The Hell Fire Club on Mont Pelier Hill casts a foreboding presence over the south Dublin suburbs. (periscope tv video below)
It was originally built as a hunting lodge by William “the Speaker” Connolly, politician and land owner, in or around 1725. It is reported that the stone used to build the lodge was sourced from a large passage grave and cairn, (burial place), which once stood on the hill, and a standing stone was used as the lintel for the main fire place. So began the buildings association with misfortune, as shortly after completion the entire roof blew off in a storm. This was considered by many as retribution for using the stone from the ancient sacred cairn burial place in its construction.
The lodge contained apartments and a central hall on the upper level and servants quarters on the lower level. It also had a large pillared fire place. It’s reported that a granite staircase lead from the ground to the upper level, but the steps no longer exist.
Connolly died in 1729 and it was here, from 1735 onwards where an Irish branch of the Hell Fire Club formed and reportedly rented the club from Connolly’s family. From time to time they would hold their meetings here alongside other locations in Ireland.
The branch was said to consist of aristocrats and the wealthy. It’s not clear what the function of the Hell Fire Club was, but it was alleged that members participated in unbridled drinking and immorality.
A painting by James Worsdale, circa 1735 depicts five members of the club seated around a table and is held at the National Gallery of Ireland.
While much is made of debauchery, demonic manifestations, reports of black masses, black cat mascots, offerings and orgies at the site from this period and primarily surrounding the Hell Fire Clubs reinvention in 1771 by Thomas “Buck” Whaley. There is little evidence to support any claims of such happenings due to the site being so remote at the time. The main source of information were locals who lived on the hills and reported shrieking at the house and would not venture near the hill after dark.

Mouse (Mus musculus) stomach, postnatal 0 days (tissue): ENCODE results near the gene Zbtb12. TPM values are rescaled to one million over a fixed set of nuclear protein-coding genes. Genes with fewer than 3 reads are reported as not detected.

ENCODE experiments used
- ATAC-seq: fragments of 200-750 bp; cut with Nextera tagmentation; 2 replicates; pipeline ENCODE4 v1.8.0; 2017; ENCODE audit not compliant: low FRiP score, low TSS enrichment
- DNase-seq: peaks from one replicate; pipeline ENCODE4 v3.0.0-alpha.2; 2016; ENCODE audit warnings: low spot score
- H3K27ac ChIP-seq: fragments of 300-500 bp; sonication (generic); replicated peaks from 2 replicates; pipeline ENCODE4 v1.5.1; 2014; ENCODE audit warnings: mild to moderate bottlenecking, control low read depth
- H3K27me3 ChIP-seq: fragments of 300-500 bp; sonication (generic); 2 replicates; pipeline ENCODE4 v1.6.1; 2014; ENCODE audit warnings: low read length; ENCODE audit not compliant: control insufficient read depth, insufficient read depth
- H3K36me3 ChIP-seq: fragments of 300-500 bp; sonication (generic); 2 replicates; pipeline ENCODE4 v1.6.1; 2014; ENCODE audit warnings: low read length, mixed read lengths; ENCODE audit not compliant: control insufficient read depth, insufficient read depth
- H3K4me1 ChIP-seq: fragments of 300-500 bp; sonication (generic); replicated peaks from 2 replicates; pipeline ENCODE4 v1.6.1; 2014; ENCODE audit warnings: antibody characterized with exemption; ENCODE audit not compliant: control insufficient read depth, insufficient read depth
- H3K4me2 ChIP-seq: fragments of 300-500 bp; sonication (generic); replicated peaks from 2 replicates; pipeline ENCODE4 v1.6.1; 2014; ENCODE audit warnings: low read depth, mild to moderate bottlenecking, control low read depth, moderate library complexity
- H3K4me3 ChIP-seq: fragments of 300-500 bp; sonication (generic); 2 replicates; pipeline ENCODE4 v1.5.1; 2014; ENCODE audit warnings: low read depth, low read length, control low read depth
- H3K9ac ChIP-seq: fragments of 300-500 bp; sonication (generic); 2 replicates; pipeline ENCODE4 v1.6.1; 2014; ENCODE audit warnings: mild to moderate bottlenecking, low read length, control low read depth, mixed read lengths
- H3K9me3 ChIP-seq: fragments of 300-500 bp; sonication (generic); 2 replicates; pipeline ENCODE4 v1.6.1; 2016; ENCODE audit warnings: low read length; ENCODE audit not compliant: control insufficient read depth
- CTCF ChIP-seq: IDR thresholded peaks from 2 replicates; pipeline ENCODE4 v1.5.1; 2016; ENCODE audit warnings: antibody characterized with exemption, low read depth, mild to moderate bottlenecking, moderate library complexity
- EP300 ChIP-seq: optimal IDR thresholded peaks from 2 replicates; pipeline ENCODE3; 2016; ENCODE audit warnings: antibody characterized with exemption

There are many stories attributed to the Hell Fire Club, such as, they often left a seat free at their meetings and gatherings for, as folklore would have it, the devil himself. That their mascot was a black cat, (this possibly sets the scene for the infamous story of the black cat of Kilakee).
Another story, being the more believable of many, is that the club was set on fire when William Connolly’s son allegedly refused to renew a lease to the club members. Other stories state that the club was set alight just to give it a hellish appearance. Another states that following a black mass a footman spilled a drink on a members coat, and in retaliation, the footman was set alight with alcohol, resulting in the fire spreading to the entire building.
The most famous story, and the one I grew up with, is that of the devil appearing as a wandering stranger to the lodge. The devil was invited to a game of cards where a member dropped a card and reaching beneath the table to retrieve it, spotted that the stranger had a cloven hoof. Once revealed, the stranger set the entire lodge alight and disappeared.
Surrounded by ancient history, mystery and much folklore, the Hell Fire Club is the best spot to view Dublin in panoramic vista. Just a short fifteen minute climb from the car park, it’s well worth a visit on a trip to the Dublin mountains.
Daithi hikes to the Hell Fire Club on Periscope.TV